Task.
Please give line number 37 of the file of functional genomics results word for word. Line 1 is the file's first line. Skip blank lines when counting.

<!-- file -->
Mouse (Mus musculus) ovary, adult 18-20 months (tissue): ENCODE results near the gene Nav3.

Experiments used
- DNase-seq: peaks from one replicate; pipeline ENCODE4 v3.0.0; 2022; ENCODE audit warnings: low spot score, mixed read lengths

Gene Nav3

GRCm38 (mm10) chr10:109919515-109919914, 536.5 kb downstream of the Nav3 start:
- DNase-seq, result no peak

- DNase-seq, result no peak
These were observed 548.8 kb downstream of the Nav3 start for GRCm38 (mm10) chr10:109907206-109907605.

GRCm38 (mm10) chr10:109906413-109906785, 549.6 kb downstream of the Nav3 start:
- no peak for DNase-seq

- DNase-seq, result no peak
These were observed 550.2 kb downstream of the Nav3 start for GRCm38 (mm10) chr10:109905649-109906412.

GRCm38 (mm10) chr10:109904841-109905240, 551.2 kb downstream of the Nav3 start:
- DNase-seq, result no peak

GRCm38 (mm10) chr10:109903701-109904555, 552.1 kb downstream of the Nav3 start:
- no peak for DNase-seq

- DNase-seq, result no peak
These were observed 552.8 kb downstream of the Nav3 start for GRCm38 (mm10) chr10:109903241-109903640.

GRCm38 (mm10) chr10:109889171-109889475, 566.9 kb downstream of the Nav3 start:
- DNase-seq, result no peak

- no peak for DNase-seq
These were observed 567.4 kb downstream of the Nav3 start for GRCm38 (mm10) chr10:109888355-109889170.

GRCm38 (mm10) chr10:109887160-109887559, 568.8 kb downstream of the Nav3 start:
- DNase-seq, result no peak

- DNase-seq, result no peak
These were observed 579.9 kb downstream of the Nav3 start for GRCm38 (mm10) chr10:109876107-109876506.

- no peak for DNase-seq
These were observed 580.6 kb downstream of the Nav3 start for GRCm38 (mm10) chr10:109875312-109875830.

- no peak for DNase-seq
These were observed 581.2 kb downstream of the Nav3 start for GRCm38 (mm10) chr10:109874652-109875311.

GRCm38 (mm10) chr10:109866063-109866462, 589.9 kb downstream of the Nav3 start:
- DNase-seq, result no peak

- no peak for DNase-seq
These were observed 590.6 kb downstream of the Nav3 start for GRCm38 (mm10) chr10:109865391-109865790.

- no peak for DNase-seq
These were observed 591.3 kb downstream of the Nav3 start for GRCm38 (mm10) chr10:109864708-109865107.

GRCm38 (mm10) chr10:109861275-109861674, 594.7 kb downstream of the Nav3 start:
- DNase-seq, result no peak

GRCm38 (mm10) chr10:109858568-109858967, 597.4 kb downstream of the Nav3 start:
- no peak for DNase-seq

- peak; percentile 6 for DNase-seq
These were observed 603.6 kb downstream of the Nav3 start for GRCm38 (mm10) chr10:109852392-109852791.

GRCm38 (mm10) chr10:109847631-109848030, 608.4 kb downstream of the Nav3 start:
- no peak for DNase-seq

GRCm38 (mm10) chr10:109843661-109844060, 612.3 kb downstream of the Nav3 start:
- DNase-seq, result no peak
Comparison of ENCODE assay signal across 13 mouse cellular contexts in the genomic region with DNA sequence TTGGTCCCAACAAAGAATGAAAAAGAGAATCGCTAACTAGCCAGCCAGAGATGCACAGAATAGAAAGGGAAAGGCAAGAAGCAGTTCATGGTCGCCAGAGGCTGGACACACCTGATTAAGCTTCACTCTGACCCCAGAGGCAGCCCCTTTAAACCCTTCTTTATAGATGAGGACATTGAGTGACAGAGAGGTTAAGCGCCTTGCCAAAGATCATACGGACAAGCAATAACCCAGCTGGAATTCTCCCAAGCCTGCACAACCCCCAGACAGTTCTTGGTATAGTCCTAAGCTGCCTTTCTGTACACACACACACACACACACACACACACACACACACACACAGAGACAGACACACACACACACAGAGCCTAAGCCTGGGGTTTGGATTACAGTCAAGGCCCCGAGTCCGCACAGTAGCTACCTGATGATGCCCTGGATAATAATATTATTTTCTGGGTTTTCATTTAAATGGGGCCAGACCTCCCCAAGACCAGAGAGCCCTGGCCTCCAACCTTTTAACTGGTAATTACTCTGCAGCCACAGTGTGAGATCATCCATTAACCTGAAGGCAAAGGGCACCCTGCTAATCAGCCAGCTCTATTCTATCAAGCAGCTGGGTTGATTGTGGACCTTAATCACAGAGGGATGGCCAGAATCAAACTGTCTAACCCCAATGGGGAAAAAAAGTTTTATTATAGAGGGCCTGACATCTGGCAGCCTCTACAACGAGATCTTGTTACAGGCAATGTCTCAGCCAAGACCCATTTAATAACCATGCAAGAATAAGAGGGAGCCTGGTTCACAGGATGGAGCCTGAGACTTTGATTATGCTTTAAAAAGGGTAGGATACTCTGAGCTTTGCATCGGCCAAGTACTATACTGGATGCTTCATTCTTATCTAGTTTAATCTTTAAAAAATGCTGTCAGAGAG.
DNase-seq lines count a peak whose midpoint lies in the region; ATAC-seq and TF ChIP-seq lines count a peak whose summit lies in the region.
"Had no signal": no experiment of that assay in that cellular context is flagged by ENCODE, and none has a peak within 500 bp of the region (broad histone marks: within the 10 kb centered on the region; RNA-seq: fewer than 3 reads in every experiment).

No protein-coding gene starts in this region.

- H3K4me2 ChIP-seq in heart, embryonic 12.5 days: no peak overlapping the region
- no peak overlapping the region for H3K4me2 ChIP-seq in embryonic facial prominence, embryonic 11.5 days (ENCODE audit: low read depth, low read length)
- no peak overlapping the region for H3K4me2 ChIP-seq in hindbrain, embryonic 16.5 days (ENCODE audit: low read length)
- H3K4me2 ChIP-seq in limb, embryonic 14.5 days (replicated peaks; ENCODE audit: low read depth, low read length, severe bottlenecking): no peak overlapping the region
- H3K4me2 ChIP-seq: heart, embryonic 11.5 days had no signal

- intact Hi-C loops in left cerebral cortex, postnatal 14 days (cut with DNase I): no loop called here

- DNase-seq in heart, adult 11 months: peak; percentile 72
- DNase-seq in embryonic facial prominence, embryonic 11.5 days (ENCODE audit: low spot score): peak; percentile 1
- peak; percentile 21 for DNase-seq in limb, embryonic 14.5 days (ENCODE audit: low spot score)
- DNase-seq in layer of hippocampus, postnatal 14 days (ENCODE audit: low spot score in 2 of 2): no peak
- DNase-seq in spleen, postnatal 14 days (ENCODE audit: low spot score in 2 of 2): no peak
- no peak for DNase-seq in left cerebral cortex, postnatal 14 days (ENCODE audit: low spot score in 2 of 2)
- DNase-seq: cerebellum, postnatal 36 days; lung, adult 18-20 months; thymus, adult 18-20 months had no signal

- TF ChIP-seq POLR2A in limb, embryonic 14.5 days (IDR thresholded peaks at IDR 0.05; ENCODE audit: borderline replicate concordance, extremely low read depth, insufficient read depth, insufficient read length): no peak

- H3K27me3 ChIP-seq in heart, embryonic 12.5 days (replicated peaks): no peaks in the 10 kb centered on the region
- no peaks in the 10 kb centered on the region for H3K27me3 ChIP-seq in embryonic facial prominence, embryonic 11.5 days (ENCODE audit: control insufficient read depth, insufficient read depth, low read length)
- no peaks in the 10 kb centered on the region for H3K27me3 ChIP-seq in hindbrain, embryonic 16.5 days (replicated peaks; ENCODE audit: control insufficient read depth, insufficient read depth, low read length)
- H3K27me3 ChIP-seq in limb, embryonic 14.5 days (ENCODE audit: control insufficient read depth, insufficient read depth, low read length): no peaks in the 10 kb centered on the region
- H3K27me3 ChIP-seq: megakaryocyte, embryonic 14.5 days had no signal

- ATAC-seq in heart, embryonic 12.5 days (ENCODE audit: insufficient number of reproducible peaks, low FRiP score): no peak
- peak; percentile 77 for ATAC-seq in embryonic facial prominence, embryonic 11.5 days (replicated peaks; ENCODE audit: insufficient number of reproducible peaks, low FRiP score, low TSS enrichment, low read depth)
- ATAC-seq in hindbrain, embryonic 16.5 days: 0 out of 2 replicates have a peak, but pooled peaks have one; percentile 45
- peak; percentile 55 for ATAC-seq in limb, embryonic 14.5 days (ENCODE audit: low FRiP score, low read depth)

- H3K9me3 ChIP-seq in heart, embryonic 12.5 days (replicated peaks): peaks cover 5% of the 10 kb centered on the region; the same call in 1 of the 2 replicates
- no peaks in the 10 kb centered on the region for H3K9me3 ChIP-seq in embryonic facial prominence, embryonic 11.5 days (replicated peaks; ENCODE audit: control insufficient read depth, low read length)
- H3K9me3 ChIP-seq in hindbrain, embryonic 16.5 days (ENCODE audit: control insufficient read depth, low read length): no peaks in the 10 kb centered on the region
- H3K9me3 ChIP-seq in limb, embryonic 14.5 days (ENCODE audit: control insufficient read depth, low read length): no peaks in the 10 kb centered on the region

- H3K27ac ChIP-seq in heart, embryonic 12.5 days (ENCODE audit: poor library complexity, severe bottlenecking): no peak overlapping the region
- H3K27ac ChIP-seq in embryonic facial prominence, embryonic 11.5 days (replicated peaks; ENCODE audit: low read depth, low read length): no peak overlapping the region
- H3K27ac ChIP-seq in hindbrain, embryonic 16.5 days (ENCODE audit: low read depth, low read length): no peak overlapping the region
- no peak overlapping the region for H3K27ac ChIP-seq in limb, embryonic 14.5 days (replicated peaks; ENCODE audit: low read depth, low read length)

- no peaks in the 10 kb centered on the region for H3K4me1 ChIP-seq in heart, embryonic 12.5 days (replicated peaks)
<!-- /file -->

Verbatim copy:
GRCm38 (mm10) chr10:109861275-109861674, 594.7 kb downstream of the Nav3 start: